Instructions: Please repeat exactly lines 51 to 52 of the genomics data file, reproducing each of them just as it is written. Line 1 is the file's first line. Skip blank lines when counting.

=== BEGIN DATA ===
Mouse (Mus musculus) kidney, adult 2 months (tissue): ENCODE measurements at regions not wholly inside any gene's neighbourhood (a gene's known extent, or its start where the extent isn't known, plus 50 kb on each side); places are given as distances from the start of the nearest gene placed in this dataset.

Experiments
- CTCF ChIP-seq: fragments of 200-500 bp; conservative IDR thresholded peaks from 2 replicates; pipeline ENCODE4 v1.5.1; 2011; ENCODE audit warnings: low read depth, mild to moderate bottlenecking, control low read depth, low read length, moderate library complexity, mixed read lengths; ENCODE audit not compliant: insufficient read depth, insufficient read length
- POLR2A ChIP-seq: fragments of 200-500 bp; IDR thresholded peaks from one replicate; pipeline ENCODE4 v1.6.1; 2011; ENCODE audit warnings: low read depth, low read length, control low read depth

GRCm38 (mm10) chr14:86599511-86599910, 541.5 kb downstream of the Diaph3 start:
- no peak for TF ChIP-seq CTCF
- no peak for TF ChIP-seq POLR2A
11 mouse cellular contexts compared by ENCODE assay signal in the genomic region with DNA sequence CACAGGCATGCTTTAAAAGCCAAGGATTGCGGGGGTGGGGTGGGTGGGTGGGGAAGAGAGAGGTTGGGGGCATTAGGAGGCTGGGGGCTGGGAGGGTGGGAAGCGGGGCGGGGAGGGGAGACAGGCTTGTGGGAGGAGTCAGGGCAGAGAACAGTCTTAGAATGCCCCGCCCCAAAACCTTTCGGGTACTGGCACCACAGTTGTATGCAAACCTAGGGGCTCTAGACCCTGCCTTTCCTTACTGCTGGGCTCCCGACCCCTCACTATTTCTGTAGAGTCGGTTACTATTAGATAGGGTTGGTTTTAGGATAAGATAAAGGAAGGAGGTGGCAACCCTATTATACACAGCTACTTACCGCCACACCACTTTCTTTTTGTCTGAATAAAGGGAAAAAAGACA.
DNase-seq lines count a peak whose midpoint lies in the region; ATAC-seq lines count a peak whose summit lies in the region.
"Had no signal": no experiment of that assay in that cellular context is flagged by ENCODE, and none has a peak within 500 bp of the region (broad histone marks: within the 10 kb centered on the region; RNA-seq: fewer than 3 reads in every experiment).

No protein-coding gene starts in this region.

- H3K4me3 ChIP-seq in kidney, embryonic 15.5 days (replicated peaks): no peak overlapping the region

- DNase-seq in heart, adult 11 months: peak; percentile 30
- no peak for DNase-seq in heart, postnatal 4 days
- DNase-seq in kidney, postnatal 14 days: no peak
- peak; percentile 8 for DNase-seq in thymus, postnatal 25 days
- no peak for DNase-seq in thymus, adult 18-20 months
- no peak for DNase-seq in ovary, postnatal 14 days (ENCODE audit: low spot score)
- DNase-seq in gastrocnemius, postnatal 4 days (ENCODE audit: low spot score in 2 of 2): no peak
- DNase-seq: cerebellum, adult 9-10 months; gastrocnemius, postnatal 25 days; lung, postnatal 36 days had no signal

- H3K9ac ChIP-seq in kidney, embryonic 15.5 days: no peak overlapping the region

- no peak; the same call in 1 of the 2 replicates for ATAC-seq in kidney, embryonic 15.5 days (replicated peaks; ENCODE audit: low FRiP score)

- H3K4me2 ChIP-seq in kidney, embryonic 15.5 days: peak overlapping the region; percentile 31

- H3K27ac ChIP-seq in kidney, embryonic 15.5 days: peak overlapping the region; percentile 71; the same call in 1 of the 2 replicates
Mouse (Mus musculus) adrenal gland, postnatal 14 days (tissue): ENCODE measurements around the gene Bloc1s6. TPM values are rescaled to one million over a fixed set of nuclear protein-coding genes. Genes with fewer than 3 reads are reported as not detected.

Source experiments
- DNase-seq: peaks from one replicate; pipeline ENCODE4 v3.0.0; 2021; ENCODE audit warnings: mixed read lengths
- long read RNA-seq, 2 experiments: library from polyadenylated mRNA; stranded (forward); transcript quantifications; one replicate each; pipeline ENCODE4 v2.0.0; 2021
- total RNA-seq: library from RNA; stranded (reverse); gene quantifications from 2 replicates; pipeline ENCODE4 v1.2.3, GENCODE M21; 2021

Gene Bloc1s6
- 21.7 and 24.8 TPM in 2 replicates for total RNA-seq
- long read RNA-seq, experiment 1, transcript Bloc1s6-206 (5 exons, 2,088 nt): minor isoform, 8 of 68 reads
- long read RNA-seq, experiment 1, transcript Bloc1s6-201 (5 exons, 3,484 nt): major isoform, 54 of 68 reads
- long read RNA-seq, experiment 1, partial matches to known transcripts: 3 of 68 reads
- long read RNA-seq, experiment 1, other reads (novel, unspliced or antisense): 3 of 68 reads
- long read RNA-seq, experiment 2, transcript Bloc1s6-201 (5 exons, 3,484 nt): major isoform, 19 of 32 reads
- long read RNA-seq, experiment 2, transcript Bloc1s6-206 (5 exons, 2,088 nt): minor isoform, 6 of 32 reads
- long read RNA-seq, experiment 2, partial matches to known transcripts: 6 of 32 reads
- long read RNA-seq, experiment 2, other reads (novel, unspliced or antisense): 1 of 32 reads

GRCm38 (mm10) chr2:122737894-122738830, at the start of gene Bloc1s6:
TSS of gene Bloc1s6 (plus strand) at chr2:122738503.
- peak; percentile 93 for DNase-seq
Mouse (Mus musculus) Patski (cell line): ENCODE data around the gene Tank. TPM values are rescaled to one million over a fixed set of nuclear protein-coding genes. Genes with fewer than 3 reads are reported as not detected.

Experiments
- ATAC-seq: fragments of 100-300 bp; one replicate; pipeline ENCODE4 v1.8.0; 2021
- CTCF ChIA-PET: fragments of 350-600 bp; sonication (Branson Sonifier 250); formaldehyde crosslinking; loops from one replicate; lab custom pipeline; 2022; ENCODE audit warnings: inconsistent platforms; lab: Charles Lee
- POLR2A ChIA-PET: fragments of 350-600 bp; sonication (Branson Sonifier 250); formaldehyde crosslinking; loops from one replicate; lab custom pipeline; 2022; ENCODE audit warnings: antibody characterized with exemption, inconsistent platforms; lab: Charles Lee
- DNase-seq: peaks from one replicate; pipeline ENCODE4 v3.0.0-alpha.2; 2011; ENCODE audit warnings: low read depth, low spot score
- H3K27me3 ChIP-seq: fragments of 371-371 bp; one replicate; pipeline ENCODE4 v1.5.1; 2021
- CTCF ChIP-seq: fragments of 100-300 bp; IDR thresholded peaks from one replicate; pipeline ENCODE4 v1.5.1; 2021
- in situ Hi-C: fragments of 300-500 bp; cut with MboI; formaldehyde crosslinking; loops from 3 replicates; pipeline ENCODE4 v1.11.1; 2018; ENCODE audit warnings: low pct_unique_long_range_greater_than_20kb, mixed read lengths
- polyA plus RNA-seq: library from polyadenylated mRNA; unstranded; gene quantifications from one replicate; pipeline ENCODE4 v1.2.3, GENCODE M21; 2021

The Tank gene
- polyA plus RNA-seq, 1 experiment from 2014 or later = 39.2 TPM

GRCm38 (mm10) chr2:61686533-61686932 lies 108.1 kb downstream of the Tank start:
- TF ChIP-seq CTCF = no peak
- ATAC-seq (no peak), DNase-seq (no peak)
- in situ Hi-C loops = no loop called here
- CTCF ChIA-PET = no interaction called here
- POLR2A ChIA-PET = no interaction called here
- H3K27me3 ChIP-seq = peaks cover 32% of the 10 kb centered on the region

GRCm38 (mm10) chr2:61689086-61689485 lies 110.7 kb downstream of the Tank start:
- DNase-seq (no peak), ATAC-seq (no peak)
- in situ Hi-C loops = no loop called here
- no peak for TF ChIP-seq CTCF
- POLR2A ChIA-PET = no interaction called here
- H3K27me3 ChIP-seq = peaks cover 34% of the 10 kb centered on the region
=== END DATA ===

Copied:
- in situ Hi-C: fragments of 300-500 bp; cut with MboI; formaldehyde crosslinking; loops from 3 replicates; pipeline ENCODE4 v1.11.1; 2018; ENCODE audit warnings: low pct_unique_long_range_greater_than_20kb, mixed read lengths
- polyA plus RNA-seq: library from polyadenylated mRNA; unstranded; gene quantifications from one replicate; pipeline ENCODE4 v1.2.3, GENCODE M21; 2021